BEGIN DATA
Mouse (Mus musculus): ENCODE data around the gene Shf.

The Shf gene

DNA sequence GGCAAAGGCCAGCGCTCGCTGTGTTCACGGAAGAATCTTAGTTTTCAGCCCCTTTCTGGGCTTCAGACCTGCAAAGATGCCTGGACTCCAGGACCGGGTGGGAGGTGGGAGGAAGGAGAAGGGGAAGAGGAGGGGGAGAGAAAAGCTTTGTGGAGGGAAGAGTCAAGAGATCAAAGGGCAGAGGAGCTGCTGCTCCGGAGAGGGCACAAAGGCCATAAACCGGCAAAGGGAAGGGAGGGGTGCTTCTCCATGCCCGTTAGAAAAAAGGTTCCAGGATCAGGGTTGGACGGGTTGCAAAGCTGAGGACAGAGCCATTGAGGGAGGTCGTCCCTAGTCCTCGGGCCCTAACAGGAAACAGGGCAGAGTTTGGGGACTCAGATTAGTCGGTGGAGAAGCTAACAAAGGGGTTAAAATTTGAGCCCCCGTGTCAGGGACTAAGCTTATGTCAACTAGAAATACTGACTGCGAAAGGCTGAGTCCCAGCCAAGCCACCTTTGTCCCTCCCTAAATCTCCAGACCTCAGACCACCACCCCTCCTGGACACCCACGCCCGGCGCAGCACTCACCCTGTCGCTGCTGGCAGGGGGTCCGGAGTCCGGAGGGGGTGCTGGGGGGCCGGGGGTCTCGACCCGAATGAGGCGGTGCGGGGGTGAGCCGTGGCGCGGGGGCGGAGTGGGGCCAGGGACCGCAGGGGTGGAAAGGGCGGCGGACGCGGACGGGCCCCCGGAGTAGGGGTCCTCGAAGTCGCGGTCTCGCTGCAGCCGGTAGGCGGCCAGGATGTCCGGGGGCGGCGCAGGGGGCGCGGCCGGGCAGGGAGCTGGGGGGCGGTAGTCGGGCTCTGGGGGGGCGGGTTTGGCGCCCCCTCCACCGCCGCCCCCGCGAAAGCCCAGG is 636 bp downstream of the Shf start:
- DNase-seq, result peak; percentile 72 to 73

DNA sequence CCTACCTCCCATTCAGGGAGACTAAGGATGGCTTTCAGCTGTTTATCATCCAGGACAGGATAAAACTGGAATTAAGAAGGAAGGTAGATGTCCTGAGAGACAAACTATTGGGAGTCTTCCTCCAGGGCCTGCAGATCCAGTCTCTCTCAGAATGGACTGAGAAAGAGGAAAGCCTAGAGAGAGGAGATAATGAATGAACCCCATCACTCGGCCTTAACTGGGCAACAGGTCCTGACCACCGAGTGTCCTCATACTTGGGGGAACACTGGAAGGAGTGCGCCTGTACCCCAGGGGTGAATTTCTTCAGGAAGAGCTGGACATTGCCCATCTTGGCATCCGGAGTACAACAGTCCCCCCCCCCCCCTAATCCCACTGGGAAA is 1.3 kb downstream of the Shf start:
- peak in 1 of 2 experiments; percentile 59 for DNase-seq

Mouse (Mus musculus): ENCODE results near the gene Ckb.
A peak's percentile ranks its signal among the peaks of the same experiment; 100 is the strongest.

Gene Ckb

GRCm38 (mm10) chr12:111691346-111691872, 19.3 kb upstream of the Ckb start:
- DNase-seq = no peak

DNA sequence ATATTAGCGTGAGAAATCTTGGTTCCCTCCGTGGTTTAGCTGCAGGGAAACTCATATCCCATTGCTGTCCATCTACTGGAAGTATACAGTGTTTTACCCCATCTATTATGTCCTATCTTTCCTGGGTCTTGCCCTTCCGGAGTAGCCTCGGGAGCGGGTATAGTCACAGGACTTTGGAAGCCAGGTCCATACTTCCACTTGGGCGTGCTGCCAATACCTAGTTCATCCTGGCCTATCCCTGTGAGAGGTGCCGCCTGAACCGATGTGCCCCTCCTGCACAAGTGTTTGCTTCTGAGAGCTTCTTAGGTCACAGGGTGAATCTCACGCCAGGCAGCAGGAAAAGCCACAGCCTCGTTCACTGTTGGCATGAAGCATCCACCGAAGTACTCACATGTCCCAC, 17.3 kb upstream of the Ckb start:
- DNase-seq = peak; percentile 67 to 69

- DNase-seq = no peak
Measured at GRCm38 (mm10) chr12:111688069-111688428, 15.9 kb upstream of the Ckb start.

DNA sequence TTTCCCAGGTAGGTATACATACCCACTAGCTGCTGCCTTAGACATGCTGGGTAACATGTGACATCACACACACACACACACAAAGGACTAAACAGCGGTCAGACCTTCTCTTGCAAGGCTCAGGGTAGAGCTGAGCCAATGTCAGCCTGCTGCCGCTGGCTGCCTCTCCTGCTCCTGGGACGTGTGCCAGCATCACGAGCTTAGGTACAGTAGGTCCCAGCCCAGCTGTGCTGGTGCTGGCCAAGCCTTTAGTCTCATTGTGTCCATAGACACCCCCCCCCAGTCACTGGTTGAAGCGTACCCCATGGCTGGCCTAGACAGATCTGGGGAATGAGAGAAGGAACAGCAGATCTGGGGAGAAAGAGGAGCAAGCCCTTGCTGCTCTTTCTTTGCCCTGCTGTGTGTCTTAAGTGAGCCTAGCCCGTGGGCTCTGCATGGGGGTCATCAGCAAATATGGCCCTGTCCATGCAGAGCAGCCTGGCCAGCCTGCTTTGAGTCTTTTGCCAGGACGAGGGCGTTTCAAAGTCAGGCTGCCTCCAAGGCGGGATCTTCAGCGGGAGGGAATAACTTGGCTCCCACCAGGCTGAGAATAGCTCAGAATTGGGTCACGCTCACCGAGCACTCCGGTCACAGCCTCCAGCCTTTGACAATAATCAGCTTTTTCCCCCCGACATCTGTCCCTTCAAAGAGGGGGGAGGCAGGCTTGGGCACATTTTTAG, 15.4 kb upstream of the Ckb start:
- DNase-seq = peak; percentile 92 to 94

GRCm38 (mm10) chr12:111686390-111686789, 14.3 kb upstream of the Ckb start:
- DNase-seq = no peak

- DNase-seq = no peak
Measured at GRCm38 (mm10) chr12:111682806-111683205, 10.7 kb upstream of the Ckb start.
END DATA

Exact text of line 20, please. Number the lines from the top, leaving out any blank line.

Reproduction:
- DNase-seq = no peak